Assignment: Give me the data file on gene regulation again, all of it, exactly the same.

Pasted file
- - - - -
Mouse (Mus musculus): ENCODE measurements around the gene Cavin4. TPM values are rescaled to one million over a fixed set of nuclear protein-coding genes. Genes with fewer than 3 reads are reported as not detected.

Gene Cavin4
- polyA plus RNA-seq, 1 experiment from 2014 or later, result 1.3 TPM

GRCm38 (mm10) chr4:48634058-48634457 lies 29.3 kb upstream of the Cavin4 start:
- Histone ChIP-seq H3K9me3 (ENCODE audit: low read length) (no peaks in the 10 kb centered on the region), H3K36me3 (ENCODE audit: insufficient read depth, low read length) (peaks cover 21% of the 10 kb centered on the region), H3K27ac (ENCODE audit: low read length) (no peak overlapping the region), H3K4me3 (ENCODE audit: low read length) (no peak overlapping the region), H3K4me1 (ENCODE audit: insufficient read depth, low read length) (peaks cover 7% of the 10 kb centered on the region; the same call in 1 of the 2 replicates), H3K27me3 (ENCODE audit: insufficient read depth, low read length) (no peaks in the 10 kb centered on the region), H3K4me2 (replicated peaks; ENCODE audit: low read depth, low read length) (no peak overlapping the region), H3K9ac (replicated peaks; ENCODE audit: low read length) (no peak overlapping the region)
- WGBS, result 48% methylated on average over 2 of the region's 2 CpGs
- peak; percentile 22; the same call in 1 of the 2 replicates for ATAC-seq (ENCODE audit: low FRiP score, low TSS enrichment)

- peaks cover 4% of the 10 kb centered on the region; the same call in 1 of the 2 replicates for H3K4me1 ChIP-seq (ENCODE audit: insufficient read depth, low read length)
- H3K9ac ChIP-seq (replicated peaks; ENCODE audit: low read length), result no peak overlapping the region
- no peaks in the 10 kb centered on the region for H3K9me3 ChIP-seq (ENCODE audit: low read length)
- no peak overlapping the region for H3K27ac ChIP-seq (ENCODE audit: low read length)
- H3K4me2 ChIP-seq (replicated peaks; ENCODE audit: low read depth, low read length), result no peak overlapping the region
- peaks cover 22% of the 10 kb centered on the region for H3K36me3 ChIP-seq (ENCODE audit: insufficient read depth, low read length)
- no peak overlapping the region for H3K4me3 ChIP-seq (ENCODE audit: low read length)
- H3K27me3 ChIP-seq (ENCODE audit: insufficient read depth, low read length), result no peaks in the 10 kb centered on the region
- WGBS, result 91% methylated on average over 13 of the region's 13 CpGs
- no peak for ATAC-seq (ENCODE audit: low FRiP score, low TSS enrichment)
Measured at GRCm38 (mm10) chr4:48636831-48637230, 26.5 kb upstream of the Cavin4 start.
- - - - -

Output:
Mouse (Mus musculus): ENCODE measurements around the gene Cavin4. TPM values are rescaled to one million over a fixed set of nuclear protein-coding genes. Genes with fewer than 3 reads are reported as not detected.

Gene Cavin4
- polyA plus RNA-seq, 1 experiment from 2014 or later, result 1.3 TPM

GRCm38 (mm10) chr4:48634058-48634457 lies 29.3 kb upstream of the Cavin4 start:
- Histone ChIP-seq H3K9me3 (ENCODE audit: low read length) (no peaks in the 10 kb centered on the region), H3K36me3 (ENCODE audit: insufficient read depth, low read length) (peaks cover 21% of the 10 kb centered on the region), H3K27ac (ENCODE audit: low read length) (no peak overlapping the region), H3K4me3 (ENCODE audit: low read length) (no peak overlapping the region), H3K4me1 (ENCODE audit: insufficient read depth, low read length) (peaks cover 7% of the 10 kb centered on the region; the same call in 1 of the 2 replicates), H3K27me3 (ENCODE audit: insufficient read depth, low read length) (no peaks in the 10 kb centered on the region), H3K4me2 (replicated peaks; ENCODE audit: low read depth, low read length) (no peak overlapping the region), H3K9ac (replicated peaks; ENCODE audit: low read length) (no peak overlapping the region)
- WGBS, result 48% methylated on average over 2 of the region's 2 CpGs
- peak; percentile 22; the same call in 1 of the 2 replicates for ATAC-seq (ENCODE audit: low FRiP score, low TSS enrichment)

- peaks cover 4% of the 10 kb centered on the region; the same call in 1 of the 2 replicates for H3K4me1 ChIP-seq (ENCODE audit: insufficient read depth, low read length)
- H3K9ac ChIP-seq (replicated peaks; ENCODE audit: low read length), result no peak overlapping the region
- no peaks in the 10 kb centered on the region for H3K9me3 ChIP-seq (ENCODE audit: low read length)
- no peak overlapping the region for H3K27ac ChIP-seq (ENCODE audit: low read length)
- H3K4me2 ChIP-seq (replicated peaks; ENCODE audit: low read depth, low read length), result no peak overlapping the region
- peaks cover 22% of the 10 kb centered on the region for H3K36me3 ChIP-seq (ENCODE audit: insufficient read depth, low read length)
- no peak overlapping the region for H3K4me3 ChIP-seq (ENCODE audit: low read length)
- H3K27me3 ChIP-seq (ENCODE audit: insufficient read depth, low read length), result no peaks in the 10 kb centered on the region
- WGBS, result 91% methylated on average over 13 of the region's 13 CpGs
- no peak for ATAC-seq (ENCODE audit: low FRiP score, low TSS enrichment)
Measured at GRCm38 (mm10) chr4:48636831-48637230, 26.5 kb upstream of the Cavin4 start.